"He is very, very lucky that nothing seriously was injured," she said, adding that Mr. Whittington will be out of ICU by today and that he is being observed because of swelling from some of the welts on his neck.

"It was accidental, a hunting accident," said Ramon Salinas III, Kenedy County sheriff, adding that the Secret Service notified him Saturday of the incident. "They did what they had to according to law."

President Bush, who was at the White House over the weekend, was informed about the incident after it happened Saturday by Chief of Staff Andrew Card and Deputy Chief of Staff Karl Rove and was updated on Sunday, press secretary Scott McClellan said.

Previous hunts

It's not the first time the vice president's hunts have resulted in controversy.

In 2003, animal rights advocates denounced as slaughter a pheasant hunt by Mr. Cheney, Sen. John Cornyn, R-Texas, and a handful of other Texas Republicans who killed hundreds of the birds at a private game reserve in Pennsylvania. The birds had been released from nets.

And in 2004, a brouhaha ensued over a Cheney duck hunting trip in Louisiana with U.S. Supreme Court Justice Antonin Scalia.

The two men are friends and hunting buddies, but some legal scholars questioned the propriety of the trip because the high court had just agreed to hear the vice president's appeal of a spat over his involvement in administration energy policy.

Justice Scalia denied any conflict of interest or other wrongdoing.

The president himself had his own hunting incident, although not as serious a mishap. In 1994, when he was running for governor against then-incumbent Ann Richards, Mr. Bush went dove hunting for the cameras in Hockley, northwest of Houston, and shot what he thought was a dove.

The one bird he did hit turned out to be the protected killdeer. He reported the incident to the local game warden and paid a $130 fine.

The vice president is an avid fisherman and hunter, pursuing quail, pheasant, ducks, doves and other wildlife. His personal travel schedules are not disclosed in advance by the White House, and many times residents learn of his arrival when Air Force Two touches down at a local airport.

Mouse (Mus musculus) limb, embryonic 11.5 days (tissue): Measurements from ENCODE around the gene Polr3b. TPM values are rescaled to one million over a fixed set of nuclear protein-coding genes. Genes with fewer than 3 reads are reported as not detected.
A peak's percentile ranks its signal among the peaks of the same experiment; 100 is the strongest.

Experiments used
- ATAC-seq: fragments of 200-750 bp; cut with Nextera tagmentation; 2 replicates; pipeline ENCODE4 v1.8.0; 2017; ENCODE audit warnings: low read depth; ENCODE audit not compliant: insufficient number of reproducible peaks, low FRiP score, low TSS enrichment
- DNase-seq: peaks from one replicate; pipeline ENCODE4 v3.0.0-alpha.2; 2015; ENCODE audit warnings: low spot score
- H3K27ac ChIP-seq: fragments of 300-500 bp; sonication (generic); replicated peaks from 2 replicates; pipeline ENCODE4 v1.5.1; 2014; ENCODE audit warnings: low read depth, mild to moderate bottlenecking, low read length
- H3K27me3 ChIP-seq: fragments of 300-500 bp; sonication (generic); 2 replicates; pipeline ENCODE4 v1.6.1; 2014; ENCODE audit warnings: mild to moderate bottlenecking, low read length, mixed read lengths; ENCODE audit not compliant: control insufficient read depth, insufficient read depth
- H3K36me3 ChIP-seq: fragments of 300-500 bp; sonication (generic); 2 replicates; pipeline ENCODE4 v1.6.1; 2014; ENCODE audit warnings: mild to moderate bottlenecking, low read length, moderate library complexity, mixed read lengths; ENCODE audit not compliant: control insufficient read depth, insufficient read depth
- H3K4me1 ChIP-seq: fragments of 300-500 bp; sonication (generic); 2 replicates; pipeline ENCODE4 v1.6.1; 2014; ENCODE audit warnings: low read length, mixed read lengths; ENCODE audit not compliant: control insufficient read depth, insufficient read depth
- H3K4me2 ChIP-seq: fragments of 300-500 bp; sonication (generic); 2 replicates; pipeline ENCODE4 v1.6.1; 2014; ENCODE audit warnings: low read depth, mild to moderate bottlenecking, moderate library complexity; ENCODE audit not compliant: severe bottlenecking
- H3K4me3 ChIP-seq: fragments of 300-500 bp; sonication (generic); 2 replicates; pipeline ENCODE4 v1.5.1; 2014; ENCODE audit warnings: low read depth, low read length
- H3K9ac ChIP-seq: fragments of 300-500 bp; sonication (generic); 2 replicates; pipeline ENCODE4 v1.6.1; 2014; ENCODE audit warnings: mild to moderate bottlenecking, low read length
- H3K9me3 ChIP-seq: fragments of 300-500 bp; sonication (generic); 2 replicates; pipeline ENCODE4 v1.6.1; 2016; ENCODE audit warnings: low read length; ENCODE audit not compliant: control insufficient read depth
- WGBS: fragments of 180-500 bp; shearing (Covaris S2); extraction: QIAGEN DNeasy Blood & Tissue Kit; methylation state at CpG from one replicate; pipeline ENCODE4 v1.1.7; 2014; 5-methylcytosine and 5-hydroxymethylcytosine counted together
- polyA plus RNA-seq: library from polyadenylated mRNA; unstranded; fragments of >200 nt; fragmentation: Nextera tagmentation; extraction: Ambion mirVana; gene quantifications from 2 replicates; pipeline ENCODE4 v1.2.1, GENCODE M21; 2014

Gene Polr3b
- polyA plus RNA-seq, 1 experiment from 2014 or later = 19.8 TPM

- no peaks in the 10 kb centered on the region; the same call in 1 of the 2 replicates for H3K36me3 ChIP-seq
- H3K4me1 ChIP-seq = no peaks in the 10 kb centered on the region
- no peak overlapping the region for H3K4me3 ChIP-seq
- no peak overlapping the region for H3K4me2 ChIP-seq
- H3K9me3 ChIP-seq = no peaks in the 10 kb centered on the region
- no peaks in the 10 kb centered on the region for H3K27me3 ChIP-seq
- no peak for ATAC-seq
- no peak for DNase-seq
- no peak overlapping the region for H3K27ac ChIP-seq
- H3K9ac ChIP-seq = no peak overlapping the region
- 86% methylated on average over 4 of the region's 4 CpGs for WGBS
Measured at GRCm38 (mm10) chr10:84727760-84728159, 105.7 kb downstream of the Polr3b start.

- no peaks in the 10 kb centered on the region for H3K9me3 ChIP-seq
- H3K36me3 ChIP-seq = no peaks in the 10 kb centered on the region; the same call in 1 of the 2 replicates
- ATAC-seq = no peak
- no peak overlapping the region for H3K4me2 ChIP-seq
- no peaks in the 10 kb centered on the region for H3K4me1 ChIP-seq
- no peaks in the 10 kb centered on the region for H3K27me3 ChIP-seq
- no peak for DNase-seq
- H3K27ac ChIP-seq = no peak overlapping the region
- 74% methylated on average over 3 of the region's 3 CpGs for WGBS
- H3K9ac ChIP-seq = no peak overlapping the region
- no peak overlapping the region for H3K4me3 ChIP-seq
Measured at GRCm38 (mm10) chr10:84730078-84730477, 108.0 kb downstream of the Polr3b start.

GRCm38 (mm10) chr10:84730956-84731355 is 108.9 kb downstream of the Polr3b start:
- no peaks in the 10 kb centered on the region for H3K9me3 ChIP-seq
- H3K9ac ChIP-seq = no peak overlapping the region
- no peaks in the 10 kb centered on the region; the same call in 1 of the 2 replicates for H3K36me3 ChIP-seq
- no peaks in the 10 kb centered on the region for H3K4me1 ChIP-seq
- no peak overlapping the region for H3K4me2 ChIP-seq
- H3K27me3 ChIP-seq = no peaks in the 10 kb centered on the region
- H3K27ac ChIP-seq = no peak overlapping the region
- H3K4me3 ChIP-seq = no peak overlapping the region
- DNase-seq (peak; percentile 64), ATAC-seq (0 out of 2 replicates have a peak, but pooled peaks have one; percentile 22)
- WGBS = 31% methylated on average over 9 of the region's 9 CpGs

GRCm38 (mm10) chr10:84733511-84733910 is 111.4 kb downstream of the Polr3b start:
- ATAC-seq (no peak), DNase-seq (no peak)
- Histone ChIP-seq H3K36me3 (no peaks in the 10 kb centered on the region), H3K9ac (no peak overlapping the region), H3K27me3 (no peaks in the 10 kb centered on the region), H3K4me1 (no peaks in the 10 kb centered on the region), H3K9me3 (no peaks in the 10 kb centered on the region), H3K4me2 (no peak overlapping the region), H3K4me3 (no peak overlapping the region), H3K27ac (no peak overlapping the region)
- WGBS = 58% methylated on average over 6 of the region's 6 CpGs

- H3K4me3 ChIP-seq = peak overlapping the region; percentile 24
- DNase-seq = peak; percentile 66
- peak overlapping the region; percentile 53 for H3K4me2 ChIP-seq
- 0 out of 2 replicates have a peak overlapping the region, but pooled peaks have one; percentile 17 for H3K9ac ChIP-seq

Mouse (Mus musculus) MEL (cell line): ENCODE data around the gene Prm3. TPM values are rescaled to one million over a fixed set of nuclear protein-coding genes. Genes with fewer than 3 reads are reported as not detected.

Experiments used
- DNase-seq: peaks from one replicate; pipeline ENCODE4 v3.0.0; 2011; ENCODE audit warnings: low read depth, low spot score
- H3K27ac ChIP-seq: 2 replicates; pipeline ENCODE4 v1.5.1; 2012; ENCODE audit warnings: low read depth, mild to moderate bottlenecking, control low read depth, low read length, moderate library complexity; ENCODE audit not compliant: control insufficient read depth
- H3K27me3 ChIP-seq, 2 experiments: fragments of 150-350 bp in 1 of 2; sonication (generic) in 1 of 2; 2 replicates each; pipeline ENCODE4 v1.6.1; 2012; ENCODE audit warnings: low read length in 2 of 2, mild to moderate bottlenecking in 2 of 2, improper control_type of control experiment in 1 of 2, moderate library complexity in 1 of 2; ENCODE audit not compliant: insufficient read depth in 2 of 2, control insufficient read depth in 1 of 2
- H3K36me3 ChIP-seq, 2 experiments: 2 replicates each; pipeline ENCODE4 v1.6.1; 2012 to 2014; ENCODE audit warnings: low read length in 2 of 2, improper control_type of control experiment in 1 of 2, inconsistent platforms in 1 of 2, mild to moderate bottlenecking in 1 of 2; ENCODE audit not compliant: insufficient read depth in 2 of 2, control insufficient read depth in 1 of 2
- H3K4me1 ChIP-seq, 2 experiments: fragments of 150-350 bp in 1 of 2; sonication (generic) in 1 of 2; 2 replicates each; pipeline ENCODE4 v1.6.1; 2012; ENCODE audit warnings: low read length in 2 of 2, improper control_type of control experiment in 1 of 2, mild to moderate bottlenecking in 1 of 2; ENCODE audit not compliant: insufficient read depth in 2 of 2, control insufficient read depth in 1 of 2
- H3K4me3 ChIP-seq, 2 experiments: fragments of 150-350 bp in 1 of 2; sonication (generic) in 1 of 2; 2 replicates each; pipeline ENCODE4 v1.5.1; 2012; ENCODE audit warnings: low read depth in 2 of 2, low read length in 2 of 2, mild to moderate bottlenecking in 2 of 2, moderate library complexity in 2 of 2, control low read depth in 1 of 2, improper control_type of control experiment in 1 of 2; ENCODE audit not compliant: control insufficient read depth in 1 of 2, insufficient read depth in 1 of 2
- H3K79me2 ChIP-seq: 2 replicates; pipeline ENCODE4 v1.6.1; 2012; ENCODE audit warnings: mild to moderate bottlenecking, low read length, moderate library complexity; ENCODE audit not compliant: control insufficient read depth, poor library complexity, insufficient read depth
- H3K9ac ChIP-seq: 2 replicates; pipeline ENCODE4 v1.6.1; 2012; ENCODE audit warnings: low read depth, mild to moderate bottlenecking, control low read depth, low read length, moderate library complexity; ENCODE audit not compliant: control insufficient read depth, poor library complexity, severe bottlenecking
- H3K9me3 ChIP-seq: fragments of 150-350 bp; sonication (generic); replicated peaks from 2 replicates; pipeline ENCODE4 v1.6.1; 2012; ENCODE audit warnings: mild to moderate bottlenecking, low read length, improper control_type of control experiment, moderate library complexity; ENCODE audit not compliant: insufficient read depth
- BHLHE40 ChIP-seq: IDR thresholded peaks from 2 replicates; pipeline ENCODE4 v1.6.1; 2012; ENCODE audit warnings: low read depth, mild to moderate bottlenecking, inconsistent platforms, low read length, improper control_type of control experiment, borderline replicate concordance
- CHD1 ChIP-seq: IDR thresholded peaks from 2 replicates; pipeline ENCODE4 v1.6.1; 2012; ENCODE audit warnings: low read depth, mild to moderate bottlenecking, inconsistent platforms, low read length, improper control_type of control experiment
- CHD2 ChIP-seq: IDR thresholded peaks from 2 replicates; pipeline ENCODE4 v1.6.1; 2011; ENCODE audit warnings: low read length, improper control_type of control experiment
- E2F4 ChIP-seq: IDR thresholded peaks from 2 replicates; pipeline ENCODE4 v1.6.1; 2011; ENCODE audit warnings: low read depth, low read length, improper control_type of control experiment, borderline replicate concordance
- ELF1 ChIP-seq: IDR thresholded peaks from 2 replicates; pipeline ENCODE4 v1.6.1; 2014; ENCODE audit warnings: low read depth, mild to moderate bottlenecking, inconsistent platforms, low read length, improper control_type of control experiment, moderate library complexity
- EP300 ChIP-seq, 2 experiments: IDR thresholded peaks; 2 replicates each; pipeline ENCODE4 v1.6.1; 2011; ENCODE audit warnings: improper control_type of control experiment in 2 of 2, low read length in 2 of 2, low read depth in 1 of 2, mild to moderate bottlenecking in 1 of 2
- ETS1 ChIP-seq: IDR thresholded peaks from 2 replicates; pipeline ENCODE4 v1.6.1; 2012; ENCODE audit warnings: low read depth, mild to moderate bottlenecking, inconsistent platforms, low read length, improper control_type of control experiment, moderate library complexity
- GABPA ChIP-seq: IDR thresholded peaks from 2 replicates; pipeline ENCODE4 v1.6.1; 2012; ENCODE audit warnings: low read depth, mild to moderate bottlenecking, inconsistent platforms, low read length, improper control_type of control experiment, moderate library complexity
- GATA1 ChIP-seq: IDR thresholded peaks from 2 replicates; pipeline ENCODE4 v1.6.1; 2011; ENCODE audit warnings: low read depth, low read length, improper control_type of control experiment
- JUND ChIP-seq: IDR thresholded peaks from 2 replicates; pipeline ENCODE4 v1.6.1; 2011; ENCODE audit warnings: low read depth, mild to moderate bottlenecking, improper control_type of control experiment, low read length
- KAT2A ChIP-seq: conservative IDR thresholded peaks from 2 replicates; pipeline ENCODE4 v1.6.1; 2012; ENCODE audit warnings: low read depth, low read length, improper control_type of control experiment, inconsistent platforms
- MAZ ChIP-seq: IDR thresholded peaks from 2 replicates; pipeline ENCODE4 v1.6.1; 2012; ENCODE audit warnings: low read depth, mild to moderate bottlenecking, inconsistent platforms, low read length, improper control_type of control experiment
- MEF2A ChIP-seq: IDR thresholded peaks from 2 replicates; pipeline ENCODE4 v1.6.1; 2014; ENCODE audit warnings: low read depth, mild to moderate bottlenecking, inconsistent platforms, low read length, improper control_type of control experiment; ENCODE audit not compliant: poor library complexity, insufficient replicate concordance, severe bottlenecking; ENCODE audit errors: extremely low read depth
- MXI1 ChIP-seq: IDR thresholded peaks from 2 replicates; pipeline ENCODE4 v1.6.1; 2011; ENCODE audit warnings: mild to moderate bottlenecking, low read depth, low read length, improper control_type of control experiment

He travels to the Armstrong Ranch about once a year to hunt and is a "very safe sportsman," Ms. Armstrong said.

Mr. Whittington is also an avid hunter, but this appears to be the first time he and the vice president have hunted together, Ms. Armstrong said.

"This is not something you ever want to see happen, but the press has made a lot more of it than it actually is," Ms. Armstrong said. "I've been shot with birdshot myself."

Mr. Whittington, a Republican, has been a prominent lawyer in Austin and has been a trusted confidant of Govs. Bill Clements and George W. Bush, who called upon him to tackle troubled agencies.

He has gained a reputation as a person of integrity who can patch problems.

In the 1980s, he was a reformer appointed to the Texas Board of Corrections during a time federal courts had taken over the prison system after declaring it unconstitutional. The board was overseeing a state prison system that lacked basic medical care, subjected offenders to brutal punishments and used inmates to beat other prisoners and enforce rules.

Mr. Whittington became a voice on the board for restoring order and discipline.

He also served on the Texas Bond Review Board and Texas Public Finance Authority, overseeing the fees, structure and legal process associated with state bond issues. He was known to challenge law fees and demand accountability.

And, in 1999, Mr. Bush appointed Mr. Whittington to head the funeral services board.

A 1950 graduate of the University of Texas law school, Mr. Whittington has been a practicing lawyer in Austin who has accumulated substantial investments and real estate holdings. For the past several years, he has been fighting – and beating – city hall. The city of Austin has attempted to build a parking lot by condemning a city block owned by Mr. Whittington's family for 25 years. Recent court judgments have held that Mr. Whittington is due millions more than the city has been willing to pay.

Staff writer G. Robert Hillman in Washington contributed to this report with David McLemore reporting in San Antonio and Christy Hoppe reporting in Austin. The Associated Press also contributed this story.

E-mail dmclemore@dallasnews.com and choppe@dallasnews.com